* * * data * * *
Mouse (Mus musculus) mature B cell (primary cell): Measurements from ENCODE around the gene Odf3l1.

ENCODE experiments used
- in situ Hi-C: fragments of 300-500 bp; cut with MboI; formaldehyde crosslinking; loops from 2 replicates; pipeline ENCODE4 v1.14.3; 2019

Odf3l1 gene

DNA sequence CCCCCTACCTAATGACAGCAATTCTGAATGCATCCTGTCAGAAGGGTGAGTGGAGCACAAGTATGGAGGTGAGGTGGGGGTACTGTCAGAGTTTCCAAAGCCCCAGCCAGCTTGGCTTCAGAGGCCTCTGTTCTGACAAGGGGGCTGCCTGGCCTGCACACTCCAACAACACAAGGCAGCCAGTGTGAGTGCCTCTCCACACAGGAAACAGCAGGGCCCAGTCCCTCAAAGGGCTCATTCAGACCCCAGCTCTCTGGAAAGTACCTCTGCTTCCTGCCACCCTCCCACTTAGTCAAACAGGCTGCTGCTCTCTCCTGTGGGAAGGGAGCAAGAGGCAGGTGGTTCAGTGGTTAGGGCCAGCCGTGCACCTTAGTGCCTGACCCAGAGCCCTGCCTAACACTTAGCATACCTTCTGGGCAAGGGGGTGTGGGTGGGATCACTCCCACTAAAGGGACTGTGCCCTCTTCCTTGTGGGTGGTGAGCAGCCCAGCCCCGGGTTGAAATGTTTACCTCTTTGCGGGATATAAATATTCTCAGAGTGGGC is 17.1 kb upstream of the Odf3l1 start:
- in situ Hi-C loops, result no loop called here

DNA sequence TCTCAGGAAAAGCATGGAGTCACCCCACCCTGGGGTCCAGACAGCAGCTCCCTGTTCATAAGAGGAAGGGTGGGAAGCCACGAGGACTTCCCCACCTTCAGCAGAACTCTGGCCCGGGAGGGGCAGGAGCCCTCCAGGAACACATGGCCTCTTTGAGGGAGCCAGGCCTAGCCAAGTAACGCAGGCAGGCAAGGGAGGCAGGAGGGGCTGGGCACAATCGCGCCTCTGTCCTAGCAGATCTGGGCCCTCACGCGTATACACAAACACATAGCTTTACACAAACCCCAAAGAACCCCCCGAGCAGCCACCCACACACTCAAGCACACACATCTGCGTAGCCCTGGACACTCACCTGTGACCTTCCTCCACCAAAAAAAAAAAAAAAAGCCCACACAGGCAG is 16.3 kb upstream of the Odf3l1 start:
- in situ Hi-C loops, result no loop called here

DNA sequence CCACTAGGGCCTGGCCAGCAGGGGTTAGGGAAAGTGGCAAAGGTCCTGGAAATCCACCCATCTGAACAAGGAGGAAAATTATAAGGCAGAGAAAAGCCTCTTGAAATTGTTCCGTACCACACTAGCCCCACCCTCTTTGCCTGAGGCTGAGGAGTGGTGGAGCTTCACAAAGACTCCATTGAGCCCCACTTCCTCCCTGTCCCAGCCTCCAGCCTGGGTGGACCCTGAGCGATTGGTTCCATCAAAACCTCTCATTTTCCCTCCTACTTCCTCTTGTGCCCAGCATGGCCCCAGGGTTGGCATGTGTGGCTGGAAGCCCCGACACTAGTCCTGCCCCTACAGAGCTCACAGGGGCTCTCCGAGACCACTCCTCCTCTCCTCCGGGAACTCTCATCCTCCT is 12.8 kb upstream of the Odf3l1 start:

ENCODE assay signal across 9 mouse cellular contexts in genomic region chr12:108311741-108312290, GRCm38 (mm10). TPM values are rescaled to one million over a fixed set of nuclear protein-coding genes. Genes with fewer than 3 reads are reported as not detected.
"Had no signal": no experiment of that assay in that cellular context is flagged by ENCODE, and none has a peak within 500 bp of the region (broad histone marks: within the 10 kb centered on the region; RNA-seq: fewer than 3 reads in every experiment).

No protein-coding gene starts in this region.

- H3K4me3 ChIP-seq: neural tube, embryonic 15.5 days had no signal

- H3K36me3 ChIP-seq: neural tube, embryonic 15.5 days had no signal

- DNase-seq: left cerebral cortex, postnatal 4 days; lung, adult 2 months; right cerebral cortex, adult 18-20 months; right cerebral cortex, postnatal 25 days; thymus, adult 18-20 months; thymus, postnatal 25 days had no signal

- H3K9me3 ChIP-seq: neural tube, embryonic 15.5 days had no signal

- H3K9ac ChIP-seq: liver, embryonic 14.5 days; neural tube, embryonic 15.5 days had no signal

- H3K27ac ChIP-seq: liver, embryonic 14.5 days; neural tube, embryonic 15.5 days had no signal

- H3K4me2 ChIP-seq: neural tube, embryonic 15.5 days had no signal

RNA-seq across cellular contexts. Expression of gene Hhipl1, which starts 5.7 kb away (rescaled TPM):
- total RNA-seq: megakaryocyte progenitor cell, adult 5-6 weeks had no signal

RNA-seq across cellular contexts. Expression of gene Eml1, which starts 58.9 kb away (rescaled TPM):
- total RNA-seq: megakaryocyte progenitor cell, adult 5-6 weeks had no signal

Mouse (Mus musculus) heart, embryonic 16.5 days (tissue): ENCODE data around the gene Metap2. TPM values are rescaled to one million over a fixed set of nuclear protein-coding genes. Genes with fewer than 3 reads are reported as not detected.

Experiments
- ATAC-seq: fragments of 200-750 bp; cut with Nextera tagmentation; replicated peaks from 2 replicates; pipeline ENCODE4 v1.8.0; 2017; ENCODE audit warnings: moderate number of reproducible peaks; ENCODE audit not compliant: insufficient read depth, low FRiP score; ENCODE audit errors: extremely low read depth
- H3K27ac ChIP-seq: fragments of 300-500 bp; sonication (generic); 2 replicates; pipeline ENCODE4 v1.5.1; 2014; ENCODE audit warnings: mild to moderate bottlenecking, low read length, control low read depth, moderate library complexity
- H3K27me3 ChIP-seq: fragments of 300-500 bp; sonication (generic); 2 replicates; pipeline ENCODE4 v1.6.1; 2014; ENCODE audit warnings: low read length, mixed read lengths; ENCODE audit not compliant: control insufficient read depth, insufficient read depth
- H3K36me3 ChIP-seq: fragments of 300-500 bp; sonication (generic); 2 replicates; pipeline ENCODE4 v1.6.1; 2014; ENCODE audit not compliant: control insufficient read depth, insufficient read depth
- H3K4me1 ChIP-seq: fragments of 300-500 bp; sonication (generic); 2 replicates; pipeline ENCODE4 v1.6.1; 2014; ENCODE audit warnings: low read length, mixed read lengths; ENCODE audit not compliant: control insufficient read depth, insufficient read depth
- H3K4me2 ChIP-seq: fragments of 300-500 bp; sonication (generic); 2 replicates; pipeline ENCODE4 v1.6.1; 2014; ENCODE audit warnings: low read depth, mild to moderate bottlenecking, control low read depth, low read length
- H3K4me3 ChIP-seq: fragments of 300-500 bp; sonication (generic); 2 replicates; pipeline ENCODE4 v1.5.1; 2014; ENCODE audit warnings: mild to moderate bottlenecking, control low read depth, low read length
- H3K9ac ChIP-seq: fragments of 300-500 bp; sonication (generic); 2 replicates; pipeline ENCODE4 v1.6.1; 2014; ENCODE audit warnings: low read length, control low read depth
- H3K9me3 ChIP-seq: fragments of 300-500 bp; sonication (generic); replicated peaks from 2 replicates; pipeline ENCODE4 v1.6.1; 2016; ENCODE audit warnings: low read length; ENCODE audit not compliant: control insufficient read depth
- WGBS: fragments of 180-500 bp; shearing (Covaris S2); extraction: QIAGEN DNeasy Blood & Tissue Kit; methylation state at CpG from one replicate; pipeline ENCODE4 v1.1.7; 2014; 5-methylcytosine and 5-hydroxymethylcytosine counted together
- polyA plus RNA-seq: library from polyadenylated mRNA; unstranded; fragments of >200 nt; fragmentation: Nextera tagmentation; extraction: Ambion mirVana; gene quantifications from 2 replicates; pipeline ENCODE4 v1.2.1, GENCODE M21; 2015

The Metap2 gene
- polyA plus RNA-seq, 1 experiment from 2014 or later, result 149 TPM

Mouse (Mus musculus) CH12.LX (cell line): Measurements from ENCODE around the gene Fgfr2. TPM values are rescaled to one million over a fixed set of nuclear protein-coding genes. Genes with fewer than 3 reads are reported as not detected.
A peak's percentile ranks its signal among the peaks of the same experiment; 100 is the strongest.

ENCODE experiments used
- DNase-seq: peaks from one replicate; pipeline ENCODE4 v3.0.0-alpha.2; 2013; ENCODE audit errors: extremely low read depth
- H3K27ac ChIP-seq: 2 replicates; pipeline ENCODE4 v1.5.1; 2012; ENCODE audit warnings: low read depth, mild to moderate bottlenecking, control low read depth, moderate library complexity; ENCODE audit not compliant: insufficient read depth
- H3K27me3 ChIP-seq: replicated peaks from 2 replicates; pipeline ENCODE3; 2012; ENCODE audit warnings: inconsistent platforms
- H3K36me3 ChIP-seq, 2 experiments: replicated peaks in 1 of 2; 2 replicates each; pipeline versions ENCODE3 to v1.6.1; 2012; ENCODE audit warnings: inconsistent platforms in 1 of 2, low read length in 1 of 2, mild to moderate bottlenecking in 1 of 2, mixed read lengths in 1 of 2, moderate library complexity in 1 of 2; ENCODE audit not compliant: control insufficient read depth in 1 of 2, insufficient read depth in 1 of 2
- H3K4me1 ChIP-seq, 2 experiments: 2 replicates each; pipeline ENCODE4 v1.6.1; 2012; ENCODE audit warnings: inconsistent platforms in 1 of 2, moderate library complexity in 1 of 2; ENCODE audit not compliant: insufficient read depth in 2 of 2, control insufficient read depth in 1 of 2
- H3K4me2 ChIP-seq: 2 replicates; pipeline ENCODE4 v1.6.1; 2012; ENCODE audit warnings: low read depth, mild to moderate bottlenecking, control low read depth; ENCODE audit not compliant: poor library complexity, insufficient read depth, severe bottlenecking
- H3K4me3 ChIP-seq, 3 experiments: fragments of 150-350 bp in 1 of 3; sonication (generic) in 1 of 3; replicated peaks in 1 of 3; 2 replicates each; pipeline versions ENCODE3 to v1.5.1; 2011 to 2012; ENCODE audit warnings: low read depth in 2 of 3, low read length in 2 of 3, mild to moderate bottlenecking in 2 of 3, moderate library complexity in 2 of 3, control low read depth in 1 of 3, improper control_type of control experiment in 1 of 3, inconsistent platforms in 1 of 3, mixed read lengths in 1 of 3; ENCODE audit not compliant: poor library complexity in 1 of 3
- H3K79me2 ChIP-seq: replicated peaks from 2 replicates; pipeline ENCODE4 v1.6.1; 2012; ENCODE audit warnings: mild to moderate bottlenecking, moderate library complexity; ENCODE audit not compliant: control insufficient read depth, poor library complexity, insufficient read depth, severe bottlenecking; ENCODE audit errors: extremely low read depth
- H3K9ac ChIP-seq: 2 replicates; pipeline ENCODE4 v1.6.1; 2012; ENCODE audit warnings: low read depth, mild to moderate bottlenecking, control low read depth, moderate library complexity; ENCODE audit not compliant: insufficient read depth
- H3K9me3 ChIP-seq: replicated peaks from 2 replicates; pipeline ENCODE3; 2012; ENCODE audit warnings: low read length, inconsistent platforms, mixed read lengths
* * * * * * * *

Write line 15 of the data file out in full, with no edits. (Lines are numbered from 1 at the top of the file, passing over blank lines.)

- DNase-seq: left cerebral cortex, postnatal 4 days; lung, adult 2 months; right cerebral cortex, adult 18-20 months; right cerebral cortex, postnatal 25 days; thymus, adult 18-20 months; thymus, postnatal 25 days had no signal